Results: 110

For: hospital admissions

Street triage: all it’s cooked up to be?

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Vishal Bhavsar appraises a descriptive study of Street Triage and detentions under Section 136 Mental Health Act in the North-East of England.

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Finding the right care in a crisis

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Derek Tracy writes his debut Mental Elf blog on a recent study that explored the clinical factors that impacted on outcomes in crisis resolution services across two large mental health Trusts in London.

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The weekend effect in mental health services: new evidence suggests no increased risk of suicide, inpatient mortality or seclusion

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Laura Hemming reviews two recent studies that investigate whether patients admitted to a psychiatric hospital at the weekend had worse clinical outcomes, as well as the specific weekend versus weekday incidences of suicide in very high-risk mental health patients.

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Infection with hepatitis, HIV or AIDS may be significant risk factor for suicide

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Katrina Witt summarises a recent nationwide cohort study, which suggests that infection, particularly with hepatitis, HIV or AIDS, is a significant risk factor for suicide.

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Antipsychotic efficacy measured by real-world observational study

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Tracey Roberts examines whether a retrospective observational study accurately investigates the effectiveness of second and first generation antipsychotics.

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Childhood traumatic brain injuries predict risk of poor long-term outcomes

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Eleanor Kennedy reports on a nationwide Swedish cohort study, which finds that traumatic brain injury consistently predicted later risk of premature mortality, psychiatric inpatient admission, psychiatric outpatient visits, disability pension, welfare recipiency and low educational attainment.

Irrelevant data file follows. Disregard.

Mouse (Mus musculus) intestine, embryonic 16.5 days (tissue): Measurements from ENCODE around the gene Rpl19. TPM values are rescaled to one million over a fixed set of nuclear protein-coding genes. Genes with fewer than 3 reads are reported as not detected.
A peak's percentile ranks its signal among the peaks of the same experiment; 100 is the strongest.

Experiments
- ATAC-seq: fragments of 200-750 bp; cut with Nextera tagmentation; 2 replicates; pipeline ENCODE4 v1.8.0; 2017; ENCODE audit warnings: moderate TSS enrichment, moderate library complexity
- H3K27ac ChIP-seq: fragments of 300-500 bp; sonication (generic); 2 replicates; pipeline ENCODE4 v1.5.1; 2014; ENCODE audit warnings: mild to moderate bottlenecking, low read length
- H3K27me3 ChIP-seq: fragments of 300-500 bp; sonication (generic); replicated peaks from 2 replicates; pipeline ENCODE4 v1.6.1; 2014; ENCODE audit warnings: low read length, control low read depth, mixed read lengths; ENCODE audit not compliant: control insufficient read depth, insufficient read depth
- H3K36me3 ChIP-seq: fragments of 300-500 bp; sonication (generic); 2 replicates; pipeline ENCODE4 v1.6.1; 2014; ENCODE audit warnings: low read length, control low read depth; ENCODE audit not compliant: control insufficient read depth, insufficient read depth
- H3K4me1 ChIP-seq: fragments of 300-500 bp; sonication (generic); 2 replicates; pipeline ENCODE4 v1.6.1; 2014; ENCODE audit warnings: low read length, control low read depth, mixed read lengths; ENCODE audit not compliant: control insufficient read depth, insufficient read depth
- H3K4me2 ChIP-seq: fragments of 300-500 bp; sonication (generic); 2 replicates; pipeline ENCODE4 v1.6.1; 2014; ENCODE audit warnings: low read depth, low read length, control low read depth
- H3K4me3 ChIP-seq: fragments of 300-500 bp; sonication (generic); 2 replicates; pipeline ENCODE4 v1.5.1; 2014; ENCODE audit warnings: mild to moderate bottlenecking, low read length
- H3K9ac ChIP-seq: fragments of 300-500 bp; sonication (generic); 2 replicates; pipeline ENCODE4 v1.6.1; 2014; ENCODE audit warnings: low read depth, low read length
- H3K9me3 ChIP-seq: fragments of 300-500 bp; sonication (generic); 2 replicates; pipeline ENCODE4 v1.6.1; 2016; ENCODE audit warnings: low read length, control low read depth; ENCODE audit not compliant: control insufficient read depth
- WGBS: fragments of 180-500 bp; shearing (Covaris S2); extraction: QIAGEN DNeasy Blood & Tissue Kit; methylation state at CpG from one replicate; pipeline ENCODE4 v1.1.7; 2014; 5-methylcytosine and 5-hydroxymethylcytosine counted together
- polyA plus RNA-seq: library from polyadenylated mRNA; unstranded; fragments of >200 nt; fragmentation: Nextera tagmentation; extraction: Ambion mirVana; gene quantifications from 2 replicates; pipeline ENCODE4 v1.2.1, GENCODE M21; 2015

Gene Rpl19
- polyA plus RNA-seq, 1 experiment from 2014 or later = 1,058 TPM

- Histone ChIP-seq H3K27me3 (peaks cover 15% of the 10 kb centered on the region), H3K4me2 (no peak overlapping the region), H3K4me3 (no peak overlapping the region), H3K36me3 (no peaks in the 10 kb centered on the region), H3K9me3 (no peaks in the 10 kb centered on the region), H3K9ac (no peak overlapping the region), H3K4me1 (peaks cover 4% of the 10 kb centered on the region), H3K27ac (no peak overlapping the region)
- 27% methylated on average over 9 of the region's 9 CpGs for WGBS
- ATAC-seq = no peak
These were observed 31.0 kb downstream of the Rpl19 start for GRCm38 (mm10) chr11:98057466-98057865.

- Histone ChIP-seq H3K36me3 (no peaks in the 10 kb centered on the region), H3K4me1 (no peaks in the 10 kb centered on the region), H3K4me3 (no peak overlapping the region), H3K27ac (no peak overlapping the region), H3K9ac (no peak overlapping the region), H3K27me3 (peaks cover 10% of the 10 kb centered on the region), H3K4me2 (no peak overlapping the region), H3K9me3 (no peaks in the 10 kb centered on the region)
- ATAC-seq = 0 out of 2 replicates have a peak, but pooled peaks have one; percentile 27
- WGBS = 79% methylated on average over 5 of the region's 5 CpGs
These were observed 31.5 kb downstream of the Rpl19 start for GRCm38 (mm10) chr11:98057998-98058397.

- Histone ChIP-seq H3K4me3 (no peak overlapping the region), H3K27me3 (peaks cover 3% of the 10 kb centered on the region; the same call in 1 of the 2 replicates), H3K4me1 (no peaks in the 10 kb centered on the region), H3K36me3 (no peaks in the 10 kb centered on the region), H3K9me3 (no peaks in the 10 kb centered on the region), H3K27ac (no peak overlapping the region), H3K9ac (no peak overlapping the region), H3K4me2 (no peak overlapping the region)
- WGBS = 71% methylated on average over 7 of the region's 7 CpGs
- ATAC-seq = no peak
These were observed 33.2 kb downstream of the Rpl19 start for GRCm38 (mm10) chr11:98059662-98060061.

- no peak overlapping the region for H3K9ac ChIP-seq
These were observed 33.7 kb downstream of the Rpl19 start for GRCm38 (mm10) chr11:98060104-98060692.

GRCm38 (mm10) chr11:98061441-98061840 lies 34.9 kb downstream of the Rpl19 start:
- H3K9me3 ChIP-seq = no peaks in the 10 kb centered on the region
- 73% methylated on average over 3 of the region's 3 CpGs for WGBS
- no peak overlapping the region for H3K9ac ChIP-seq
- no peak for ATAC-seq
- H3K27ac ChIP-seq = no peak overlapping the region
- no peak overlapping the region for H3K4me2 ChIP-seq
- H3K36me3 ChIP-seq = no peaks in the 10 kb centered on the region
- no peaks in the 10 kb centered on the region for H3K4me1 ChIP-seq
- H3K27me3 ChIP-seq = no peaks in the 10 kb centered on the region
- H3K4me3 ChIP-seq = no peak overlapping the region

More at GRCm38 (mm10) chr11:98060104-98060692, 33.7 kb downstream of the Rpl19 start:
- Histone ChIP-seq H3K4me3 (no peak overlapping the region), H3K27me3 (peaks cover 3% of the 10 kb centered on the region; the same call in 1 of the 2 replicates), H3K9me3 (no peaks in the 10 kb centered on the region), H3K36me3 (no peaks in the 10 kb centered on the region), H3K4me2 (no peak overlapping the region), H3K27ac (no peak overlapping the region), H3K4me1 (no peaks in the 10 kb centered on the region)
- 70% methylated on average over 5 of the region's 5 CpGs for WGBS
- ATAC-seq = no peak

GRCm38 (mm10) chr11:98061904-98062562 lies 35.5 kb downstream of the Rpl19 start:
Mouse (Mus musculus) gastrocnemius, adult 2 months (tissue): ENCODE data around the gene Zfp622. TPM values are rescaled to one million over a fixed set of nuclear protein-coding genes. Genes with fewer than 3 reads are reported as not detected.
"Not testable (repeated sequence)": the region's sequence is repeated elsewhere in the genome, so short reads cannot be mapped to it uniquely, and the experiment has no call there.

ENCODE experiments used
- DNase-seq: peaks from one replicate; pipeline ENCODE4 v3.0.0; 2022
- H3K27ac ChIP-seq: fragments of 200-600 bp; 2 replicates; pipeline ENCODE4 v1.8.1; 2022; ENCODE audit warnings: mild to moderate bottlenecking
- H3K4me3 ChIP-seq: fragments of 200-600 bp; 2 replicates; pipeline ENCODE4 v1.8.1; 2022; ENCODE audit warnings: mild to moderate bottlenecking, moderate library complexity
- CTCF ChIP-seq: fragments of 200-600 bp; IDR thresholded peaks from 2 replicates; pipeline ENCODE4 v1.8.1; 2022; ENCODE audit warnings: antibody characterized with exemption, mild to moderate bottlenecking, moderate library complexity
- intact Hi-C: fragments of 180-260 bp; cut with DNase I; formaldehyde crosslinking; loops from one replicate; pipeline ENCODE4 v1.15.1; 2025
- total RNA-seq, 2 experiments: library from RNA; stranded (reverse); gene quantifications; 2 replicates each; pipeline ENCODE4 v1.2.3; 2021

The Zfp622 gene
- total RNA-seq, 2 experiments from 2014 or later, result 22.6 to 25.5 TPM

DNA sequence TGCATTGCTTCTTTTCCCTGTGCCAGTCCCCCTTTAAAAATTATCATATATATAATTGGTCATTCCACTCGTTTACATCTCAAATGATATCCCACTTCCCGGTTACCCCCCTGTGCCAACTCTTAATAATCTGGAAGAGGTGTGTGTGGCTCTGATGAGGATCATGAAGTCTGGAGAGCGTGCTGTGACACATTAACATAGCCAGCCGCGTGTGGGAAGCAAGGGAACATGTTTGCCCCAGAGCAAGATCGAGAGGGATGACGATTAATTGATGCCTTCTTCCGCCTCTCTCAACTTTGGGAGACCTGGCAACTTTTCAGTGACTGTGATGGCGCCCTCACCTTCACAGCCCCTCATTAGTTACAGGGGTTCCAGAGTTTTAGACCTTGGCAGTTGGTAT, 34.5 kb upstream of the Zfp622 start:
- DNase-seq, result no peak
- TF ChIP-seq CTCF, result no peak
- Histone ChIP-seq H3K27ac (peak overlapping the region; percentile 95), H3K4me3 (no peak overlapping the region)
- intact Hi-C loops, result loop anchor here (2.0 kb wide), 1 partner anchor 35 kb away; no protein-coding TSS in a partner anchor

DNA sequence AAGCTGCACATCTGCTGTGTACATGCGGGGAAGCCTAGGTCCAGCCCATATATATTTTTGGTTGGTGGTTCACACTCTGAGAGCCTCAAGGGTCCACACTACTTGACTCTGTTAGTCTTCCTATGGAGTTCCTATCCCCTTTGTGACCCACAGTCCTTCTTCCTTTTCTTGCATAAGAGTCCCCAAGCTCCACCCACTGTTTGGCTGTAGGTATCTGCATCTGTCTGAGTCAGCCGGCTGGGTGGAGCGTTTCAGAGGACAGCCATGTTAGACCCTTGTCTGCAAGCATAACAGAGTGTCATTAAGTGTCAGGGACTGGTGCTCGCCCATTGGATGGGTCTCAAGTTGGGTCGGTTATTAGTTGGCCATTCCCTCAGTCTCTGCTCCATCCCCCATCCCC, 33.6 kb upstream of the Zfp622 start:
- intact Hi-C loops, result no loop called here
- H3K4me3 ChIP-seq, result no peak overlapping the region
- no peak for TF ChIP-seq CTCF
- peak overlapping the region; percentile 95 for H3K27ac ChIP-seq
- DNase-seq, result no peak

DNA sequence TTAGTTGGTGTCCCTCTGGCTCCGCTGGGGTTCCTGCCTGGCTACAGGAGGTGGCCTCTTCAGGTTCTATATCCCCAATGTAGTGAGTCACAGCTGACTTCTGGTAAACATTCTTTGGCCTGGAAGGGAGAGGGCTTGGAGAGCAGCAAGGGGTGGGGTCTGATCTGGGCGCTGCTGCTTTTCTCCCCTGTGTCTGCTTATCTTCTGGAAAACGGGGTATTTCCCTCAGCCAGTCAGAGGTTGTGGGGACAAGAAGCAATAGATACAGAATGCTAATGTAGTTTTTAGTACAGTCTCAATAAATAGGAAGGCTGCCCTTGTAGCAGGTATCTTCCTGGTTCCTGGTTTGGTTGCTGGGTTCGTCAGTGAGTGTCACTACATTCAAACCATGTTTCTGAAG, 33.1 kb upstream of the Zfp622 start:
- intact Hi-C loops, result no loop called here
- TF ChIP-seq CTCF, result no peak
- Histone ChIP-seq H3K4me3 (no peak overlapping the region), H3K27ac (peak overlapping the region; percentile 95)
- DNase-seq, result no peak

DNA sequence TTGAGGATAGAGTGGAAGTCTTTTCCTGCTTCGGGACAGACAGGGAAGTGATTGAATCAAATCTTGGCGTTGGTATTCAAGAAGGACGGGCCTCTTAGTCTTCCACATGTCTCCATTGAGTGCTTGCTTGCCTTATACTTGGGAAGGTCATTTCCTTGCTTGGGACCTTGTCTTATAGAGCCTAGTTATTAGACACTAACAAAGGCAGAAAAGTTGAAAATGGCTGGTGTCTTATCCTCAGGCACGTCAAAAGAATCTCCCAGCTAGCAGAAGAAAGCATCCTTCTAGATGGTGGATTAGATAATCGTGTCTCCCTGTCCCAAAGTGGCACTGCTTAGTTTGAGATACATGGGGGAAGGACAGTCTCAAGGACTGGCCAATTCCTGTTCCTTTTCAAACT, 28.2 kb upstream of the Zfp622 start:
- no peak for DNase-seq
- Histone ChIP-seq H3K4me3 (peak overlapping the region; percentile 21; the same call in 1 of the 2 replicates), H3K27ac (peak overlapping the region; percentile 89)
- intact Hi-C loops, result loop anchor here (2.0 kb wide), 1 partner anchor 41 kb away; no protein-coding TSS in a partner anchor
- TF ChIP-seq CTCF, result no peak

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Annual health checks may reduce emergency hospital admissions for preventable conditions

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Pauline Heslop summarises a UK primary care study that shows how emergency hospital admissions for preventable conditions can be reduced in people with learning disabilities who receive annual health checks.

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Locked wards vs open wards: does control = safety?

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André Tomlin summarises a 15 year observational study published today in The Lancet Psychiatry, which provides fascinating insight into suicide risk and absconding in psychiatric inpatient units with locked wards and open door policies.

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Self-harm on the rise, but many denied mental health assessments

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Katrina Witt explores a recently published paper that draws on the Multicentre Study of Self-Harm in England. The cohort study found that around one-half of self-harm patients do not receive psychosocial assessment, despite 2004 NICE guidance that recommends everyone who has self-harmed should have a comprehensive assessment of needs and risk.

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How much mental health presents in emergency departments? We don’t really know

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Kirsten Lawson is frustrated by the uncertainty highlighted in a recent systematic review of the epidemiology of mental health attendances at emergency departments.

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